Surgical repair of the dehiscence typically uses canal plugging to stabilize the canal, reducing the signs and symptoms of SCD. The main risk of this procedure is hearing loss in the affected ear, although this risk is low in patients who have not undergone prior SCD surgery or prior stapedectomy surgery (described below).
Acoustic neuroma surgery
An acoustic neuroma (also called a vestibular schwannoma) is a noncancerous tumor that grows from the tissue of the vestibular branch of the eighth cranial nerve. Disequilibrium is a common symptom; vertigo is less common. Surgical removal of the tumor involves a procedure similar to a VNS. Possible bad outcomes include an inability to remove the entire tumor, hearing loss or deafness, facial nerve damage, and persistent headache.
Otosclerosis is a condition that can cause conductive hearing loss, tinnitus, and more rarely vertigo and unsteadiness, because abnormal bony growth fixates the stapes bone, preventing it from vibrating normally against the oval window in response to sound waves. A stapedectomy is a corrective transcanal surgery that replaces the stapes with a prosthesis and is performed with either general or local anesthesia. Possible bad outcomes include no hearing improvement or a total loss of hearing in the operated ear, initiation or worsening of tinnitus, increased vertigo, BPPV, and/or PLF.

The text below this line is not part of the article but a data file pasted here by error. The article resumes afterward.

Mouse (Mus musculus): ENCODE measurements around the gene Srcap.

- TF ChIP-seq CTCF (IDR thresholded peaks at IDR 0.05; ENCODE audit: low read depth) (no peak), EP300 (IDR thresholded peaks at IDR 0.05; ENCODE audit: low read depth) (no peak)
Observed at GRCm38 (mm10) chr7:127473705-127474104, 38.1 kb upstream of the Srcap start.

To read more about inner ear surgeries used to treat vertigo and disequilibrium, visit www.vestibular.org, where you will also find information about other treatment options, diagnostic testing, and support resources.
© Vestibular Disorders Association
This document is not intended as a substitute for professional health care.
DID THIS INFORMATION HELP YOU?
Thanks to VeDA, vestibular disorders are becoming recognized for their impacts on people's lives and our economy. We see new diagnostic tools and research studies, more accessible treatments, and a growing respect for how life-changing vestibular disorders can be.